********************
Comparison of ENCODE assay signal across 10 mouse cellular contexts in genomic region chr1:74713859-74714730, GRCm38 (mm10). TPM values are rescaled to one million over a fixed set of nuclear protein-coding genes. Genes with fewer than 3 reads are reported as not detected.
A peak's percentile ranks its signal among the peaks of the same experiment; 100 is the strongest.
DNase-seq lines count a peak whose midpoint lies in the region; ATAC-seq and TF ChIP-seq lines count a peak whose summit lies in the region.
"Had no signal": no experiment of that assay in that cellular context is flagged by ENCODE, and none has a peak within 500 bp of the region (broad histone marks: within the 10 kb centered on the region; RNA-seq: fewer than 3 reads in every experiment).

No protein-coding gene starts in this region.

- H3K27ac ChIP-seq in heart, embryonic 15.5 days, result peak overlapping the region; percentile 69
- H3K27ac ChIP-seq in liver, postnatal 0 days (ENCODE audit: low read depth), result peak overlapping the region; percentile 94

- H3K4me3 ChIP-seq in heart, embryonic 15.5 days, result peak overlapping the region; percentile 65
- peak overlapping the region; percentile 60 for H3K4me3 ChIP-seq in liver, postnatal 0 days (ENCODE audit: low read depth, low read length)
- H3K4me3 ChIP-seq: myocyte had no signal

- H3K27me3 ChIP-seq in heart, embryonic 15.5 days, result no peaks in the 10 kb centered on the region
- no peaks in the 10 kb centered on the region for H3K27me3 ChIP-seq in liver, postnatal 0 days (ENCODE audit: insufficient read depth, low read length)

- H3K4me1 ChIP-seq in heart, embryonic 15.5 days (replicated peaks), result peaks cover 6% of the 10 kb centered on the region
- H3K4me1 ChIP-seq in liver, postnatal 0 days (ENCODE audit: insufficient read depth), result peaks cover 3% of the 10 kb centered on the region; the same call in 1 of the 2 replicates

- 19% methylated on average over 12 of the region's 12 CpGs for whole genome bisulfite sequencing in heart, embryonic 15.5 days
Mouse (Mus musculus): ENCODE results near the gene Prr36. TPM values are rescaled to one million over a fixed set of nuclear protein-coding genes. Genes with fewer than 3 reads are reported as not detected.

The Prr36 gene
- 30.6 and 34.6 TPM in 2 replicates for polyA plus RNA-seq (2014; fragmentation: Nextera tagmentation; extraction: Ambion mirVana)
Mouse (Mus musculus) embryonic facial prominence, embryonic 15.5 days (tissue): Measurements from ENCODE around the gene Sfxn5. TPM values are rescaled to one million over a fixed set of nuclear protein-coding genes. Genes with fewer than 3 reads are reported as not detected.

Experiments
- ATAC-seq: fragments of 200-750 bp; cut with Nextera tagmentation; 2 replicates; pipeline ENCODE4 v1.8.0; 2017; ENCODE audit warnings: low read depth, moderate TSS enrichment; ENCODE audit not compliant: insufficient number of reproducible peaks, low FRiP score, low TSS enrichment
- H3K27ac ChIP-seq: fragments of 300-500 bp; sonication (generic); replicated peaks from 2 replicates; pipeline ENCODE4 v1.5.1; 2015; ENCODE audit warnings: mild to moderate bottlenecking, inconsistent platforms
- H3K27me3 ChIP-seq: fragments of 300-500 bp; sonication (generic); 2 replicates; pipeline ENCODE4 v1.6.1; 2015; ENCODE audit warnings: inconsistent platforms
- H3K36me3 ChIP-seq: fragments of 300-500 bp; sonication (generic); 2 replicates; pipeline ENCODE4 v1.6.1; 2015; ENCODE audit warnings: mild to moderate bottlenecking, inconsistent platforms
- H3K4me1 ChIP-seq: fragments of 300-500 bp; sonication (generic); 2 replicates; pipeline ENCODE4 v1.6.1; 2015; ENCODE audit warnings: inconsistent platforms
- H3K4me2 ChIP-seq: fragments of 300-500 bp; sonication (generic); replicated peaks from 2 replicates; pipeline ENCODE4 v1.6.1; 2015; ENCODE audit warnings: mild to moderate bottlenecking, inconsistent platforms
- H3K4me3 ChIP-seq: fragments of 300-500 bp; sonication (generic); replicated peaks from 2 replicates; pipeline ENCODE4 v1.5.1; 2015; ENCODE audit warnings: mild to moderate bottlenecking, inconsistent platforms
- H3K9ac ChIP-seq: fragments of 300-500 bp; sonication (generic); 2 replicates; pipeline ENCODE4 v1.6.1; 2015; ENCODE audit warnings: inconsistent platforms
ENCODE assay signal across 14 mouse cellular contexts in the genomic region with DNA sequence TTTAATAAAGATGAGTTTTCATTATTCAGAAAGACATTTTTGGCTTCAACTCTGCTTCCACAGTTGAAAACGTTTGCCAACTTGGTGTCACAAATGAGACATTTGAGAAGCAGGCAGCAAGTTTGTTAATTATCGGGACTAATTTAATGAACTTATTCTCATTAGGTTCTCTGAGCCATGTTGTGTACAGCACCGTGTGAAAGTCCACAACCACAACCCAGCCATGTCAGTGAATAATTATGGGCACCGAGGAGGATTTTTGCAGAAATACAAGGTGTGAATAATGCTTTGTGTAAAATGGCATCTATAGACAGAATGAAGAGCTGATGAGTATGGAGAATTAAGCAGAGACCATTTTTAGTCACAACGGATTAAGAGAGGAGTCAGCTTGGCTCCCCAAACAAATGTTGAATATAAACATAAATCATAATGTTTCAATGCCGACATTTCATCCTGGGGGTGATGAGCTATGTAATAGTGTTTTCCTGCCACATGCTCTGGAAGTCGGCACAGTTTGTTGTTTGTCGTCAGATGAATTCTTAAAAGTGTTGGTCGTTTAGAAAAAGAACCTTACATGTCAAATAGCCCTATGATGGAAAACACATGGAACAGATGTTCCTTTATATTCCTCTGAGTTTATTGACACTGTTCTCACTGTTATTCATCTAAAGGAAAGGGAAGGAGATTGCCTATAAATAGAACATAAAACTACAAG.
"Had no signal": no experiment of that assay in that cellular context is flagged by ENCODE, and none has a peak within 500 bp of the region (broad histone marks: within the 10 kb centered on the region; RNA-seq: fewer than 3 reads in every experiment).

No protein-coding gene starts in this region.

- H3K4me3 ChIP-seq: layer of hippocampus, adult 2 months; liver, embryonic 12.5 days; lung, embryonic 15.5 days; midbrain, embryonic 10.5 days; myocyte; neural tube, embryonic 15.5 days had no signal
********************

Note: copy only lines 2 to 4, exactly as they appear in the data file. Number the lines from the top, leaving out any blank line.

A peak's percentile ranks its signal among the peaks of the same experiment; 100 is the strongest.
DNase-seq lines count a peak whose midpoint lies in the region; ATAC-seq and TF ChIP-seq lines count a peak whose summit lies in the region.
"Had no signal": no experiment of that assay in that cellular context is flagged by ENCODE, and none has a peak within 500 bp of the region (broad histone marks: within the 10 kb centered on the region; RNA-seq: fewer than 3 reads in every experiment).